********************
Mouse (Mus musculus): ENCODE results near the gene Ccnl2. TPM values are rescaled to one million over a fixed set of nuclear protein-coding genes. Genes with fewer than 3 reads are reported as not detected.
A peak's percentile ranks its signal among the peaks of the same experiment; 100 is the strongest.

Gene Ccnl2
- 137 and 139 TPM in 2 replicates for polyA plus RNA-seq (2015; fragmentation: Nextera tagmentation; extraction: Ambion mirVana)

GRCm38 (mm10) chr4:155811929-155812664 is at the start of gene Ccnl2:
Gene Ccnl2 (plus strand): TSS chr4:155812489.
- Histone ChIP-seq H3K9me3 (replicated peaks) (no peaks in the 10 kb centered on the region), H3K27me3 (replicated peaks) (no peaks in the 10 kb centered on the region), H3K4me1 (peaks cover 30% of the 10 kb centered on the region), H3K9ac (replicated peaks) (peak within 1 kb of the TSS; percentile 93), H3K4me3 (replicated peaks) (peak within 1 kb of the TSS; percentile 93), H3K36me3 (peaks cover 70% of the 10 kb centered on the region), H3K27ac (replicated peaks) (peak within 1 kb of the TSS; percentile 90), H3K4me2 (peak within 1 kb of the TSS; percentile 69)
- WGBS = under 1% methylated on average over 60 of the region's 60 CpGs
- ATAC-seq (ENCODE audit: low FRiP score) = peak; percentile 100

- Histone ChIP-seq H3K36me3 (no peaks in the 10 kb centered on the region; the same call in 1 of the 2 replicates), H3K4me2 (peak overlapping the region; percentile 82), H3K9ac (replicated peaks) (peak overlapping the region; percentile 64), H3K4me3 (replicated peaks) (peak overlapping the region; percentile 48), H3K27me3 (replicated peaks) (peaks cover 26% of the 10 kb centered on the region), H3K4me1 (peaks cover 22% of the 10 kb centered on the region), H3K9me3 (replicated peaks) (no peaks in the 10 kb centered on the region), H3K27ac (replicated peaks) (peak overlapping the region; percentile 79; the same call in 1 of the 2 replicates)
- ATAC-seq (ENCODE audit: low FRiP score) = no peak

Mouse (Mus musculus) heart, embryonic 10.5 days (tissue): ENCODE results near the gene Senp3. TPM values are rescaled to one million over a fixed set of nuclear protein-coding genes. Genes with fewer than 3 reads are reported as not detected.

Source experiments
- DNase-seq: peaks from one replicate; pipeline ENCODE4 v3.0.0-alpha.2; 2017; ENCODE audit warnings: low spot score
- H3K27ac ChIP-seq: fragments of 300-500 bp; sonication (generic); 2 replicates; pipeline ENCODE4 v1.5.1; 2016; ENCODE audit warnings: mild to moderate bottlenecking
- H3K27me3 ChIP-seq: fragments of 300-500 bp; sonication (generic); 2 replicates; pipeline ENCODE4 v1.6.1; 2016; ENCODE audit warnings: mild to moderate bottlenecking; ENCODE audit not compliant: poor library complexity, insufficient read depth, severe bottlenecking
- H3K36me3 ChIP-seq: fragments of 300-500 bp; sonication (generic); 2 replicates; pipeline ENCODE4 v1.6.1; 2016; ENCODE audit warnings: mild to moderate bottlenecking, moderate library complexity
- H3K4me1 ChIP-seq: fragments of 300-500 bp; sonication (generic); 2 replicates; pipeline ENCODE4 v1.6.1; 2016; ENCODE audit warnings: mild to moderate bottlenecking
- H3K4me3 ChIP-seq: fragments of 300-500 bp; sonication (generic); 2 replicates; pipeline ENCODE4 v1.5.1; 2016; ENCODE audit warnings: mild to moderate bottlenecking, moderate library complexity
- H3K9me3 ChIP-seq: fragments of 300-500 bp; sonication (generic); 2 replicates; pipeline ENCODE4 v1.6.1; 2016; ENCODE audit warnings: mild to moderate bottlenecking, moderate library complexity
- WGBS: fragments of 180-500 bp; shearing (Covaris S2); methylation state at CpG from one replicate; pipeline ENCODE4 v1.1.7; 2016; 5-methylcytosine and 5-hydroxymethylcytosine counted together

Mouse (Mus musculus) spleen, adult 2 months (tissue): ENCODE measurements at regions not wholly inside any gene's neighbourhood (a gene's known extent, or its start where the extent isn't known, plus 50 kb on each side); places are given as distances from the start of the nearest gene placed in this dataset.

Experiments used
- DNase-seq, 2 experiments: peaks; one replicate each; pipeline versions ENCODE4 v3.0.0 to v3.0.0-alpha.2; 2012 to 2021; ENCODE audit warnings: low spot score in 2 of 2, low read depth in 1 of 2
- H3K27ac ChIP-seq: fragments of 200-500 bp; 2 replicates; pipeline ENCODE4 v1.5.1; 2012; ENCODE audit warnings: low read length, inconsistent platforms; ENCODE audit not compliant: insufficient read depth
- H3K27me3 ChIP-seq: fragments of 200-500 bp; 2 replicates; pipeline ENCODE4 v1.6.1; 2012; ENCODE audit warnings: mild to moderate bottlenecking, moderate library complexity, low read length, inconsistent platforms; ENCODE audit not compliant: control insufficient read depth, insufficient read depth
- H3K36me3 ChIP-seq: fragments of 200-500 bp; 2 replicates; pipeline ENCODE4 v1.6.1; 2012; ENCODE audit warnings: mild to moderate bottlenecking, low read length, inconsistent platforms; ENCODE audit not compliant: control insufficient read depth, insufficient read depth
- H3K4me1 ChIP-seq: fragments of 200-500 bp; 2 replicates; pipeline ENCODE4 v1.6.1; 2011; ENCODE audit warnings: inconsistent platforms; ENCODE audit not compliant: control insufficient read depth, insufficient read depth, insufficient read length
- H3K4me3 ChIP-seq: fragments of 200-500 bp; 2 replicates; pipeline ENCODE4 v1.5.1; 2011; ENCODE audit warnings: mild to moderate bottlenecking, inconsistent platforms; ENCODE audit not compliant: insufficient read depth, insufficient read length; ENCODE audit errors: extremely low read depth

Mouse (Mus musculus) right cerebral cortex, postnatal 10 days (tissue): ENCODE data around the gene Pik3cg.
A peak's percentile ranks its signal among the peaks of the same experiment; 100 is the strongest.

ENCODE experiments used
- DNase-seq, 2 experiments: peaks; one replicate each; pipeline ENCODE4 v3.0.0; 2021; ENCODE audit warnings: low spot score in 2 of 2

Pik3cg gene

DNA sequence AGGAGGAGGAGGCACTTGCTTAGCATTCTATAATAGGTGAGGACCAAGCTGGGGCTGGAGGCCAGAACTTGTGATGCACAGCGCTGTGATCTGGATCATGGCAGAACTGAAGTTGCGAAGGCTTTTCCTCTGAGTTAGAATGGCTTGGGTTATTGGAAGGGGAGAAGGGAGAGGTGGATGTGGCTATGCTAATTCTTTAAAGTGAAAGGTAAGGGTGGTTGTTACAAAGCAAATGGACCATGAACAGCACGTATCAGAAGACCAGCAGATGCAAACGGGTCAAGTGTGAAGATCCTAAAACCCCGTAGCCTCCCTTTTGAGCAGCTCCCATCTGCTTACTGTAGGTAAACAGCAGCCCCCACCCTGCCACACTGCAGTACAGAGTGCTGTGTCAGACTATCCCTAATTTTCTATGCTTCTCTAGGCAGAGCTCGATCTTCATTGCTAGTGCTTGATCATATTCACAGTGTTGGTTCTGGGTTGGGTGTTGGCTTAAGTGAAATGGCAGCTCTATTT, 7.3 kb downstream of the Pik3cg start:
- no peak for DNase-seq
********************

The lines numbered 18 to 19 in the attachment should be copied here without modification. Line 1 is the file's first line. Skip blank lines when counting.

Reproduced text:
- H3K4me1 ChIP-seq: fragments of 300-500 bp; sonication (generic); 2 replicates; pipeline ENCODE4 v1.6.1; 2016; ENCODE audit warnings: mild to moderate bottlenecking
- H3K4me3 ChIP-seq: fragments of 300-500 bp; sonication (generic); 2 replicates; pipeline ENCODE4 v1.5.1; 2016; ENCODE audit warnings: mild to moderate bottlenecking, moderate library complexity